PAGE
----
Students: Zeynel Koca, André Hoogesteger, Matthijs Kenis, Martijn Posadinu. (2022)
In hospitals every medical instrument will pass through a sterilisation process after being used in the operating room. In the Erasmus Medical Centre in Rotterdam, the Netherlands this amounts to hundreds of instrument sets per day.
To increase the speed of this process, save on packaging materials and lighten the physical workload on the staff, R-solution have developed a system that automatically packages the instrument trays which is part of the sterilisation process. This system uses multiple Techman cobots to fold and fasten the packaging material around the trays. More information on this system can be found by following this link: https://www.r-solution.nl/r-appit/
In order to further automate the process of sterilisation, our team of students has investigated the application of a machine learning algorithm to classify medical instruments. Other methods of identification are available, such as “RFID”, but require physical modification of the medical instruments which is not desired. In the current situation, instrument sets are used in an operating room and afterwards placed back in the corresponding tray and sent to the sterilisation unit. However, instruments are sometimes misplaced, resulting in a (different) set being incomplete. During the sterilisation process these sets are rearranged to the recipes as described in a database. The instrument sets need to be complete when they leave the sterilisation process and enter the storage area where they can be taken to the operation rooms.
Instrument sets are packaged in stainless steel trays. Every model has standard dimensions for the length, width and height of the tray. These dimensions are used in the automatic packaging system. However, the actual measurements of the trays can vary multiple millimetres which impedes the packaging process where a tight fit is desired. To improve the quality of the packaging process the trays need to be measured individually.
To check whether an instrument set is complete or not, a neural network has been applied. Images from a camera on the Techman cobot are fed into a python script which uses the Keras library to classify the object in the images.
The classification result is then checked with a recipe for the instrument set in the database and moved to the correct location.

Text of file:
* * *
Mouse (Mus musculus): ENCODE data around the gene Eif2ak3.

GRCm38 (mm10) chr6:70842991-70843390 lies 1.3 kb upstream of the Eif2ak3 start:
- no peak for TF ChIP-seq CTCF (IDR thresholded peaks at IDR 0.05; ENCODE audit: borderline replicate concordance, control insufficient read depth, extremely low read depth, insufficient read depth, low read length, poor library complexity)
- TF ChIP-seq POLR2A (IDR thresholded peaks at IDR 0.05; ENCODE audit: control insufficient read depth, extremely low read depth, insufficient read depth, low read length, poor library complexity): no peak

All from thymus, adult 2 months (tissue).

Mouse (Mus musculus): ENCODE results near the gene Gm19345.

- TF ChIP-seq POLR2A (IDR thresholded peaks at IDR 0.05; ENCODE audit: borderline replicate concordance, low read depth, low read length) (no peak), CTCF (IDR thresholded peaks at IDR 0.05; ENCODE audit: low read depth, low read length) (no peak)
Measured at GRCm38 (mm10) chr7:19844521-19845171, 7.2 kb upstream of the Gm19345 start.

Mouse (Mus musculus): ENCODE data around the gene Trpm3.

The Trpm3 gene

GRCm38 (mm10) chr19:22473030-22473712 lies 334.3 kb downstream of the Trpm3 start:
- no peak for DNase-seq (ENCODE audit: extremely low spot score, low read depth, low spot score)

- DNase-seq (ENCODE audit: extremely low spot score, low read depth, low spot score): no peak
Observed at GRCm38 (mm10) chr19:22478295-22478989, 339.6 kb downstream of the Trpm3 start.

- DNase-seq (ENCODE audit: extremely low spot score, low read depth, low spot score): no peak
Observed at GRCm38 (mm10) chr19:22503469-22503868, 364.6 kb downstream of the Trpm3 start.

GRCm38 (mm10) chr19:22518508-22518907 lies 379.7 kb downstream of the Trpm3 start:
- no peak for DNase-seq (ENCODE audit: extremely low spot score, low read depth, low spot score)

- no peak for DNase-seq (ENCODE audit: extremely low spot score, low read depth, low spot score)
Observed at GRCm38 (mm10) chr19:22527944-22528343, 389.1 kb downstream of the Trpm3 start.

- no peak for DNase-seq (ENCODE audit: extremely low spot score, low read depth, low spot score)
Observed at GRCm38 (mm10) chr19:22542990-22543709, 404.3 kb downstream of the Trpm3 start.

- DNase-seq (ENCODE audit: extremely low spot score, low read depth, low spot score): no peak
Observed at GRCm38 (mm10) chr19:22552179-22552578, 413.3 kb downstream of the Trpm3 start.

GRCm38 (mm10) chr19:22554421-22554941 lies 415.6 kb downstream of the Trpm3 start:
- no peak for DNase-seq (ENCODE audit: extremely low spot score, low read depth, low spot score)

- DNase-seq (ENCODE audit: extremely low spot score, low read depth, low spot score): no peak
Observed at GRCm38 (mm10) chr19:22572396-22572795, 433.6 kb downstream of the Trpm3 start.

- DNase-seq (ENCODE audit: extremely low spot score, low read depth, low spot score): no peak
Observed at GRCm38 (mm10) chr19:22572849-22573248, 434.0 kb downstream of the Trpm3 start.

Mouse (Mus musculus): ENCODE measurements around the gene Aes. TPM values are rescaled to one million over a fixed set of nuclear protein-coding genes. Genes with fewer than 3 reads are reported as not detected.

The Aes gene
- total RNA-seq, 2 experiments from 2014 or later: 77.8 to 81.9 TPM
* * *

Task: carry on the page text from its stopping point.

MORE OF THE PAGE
Step 1: A barcode located on the tray containing the instrument set is scanned with a handheld barcode scanner by the operator.
The barcode is linked to a recipe for the instrument set in the database. This recipe will later be used to determine where an instrument needs to go in this process. The barcode also identifies the tray of which the dimensions will be measured and saved in the database later in this process.
Step 2: The operator places the individual instruments on the conveyor between two red lines.
To ensure a high accuracy of the classification, we made the decision to analyse individual instruments rather than a whole set in its tray. Instruments are placed separately on a conveyor, on which they pass under the camera. This way the whole instrument will be visible to the camera rather than some instruments being covered by others.
Step 3: The instruments pass under the camera and the resulting frames are fed into a python script.
In the time it takes for one instrument to pass under the camera, multiple frames are sent by the camera to the script. These frames are first cropped to the red lines and subsequently cropped to the instrument itself.
Step 4: The cropped images are fed into the neural network. This model returns a class to which it thinks the object belongs and a confidence score of this classification.
The python script will either accept this classification when the confidence score is sufficient or reiterate the classification process up to three times.
Step 5: There are three options depending on the result of the classification process.
- The instrument remains on the conveyor when the classification result’s confidence score is sufficient and matches the recipe in the database for the instrument set being processed.
- The instrument is separated from the flow and placed into temporary storage when it is successfully classified, but does not occur in the recipe for the instrument set being processed.
- The instrument is not classified with a sufficient confidence score and is subsequently put aside for the operator to investigate the cause of the error.
Step 6: The system checks whether any instruments belonging to the instrument set are in temporary storage.
When all contents of the instrument tray have passed the camera, the operator will end the process via the user interface. The system will then check storage locations for instruments that belong to the set that has just been processed and place these within the set.
Step 7: Tray dimensions
After the classification process has ended the operator places the instrument tray on the measuring location. The cobot will then orient its camera in such a way that the height of the tray can be measured using the vision application in the cobot’s TM-Flow software. After measuring the height the cobot will change its orientation to measure the length and with of the tray using the same process. The dimensions are than stored in the database and could be send to the R-appit packaging system.
The result of this process is an output of complete instrument sets that are ready to be inspected for cleanliness and quality. It simplifies the process of sorting through different instrument sets to find and relocate missing instruments to simply feeding instrument sets onto the conveyor and taking out completed instrument sets. For it to be applied in the current process taking place at the Erasmus MC the dataset and storage capacity of the system would have to be extended for every instrument that is used in the hospital.